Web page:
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Holes on the ocean floor

  • Published
    1st Aug, 2022

Sea explorers, deep in the waters along a volcanic ridge in the bottom of the Atlantic Ocean, found a pattern of holes in the sand.


What has been found?

  • During exploration in the north of the Azores, near Portugal’s mainland, explorers saw about a dozen sets of holes resembling a track of lines on the ocean floor, at a depth of 1.6 miles.
  • There were four more sightings on the Azores Plateau, which is underwater terrain where three tectonic plates meet.
  • Those holes were about 1 mile deep and about 300 miles away from the site of the expedition’s initial discovery.

Mid-Atlantic Ridge (MAR):

  • The Mid-Atlantic Ridge (MAR) is known as a mid-ocean ridge, an underwater mountain system formed by plate tectonics.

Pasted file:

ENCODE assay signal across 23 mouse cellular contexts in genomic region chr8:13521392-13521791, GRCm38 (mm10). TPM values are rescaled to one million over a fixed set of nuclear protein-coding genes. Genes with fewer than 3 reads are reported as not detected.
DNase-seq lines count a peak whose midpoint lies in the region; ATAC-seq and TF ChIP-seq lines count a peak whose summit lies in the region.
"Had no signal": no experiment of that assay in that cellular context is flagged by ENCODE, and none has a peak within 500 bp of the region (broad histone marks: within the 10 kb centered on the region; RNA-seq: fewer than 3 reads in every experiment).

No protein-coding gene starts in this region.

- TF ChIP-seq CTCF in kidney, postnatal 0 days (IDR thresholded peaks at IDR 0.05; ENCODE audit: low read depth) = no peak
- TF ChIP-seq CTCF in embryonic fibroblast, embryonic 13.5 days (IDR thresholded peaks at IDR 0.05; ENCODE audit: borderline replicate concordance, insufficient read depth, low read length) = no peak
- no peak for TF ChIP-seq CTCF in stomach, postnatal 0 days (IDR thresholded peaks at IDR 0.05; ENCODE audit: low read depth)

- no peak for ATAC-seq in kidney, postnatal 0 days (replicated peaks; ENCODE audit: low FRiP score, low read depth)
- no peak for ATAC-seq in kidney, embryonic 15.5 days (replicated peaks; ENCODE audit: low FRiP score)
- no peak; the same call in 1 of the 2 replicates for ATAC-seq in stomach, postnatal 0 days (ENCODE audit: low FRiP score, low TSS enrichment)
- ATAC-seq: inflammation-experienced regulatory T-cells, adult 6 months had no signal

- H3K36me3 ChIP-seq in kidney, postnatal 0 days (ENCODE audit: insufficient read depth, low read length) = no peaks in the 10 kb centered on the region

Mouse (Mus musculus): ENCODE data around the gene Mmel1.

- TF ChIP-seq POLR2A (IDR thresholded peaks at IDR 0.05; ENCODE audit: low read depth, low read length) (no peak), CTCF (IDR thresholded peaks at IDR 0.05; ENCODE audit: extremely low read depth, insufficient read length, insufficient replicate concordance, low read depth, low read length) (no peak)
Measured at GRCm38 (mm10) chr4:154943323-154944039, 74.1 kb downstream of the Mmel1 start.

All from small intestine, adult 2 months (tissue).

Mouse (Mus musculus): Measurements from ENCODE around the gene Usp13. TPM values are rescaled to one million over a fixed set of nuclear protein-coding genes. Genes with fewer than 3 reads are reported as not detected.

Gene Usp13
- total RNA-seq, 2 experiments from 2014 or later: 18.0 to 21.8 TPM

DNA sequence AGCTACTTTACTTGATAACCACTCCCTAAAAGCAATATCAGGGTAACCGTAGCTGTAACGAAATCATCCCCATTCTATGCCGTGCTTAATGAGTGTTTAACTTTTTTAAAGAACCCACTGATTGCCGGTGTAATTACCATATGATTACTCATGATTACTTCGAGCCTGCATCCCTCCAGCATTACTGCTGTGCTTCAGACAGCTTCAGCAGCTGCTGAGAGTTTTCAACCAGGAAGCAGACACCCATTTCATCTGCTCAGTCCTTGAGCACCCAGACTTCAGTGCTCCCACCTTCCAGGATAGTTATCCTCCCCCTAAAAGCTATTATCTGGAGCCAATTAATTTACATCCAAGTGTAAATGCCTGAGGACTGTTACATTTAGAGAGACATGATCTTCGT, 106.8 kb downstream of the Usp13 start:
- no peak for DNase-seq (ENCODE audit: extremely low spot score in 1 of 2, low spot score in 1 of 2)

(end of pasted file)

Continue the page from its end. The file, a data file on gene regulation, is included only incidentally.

• It is the result of a divergent plate boundary that runs from 87° N – about 333 km (207 mi) south of the North Pole – to 54 °S, just north of the coast of Antarctica.
  • Like other ocean ridge systems, the MAR developed as a consequence of the divergent motion between the Eurasian and North American, and African and South American Plates.
  • In the North Atlantic, it separates the Eurasian and North American Plates; whereas in the South Atlantic, it separates the African and South American Plates.
  • The peaks of the ridge stand about 3 km (1.86 mi) in height above the ocean floor, and sometimes reach above sea level, forming islands and island groups.
  • The MAR is also part of the longest mountain chain in the world, extending continuously across the oceans floors for a total distance of 40,389 km (25,097 mi).
  • The MAR also has a deep rift valley at is crest which marks the location where the two plates are moving apart.

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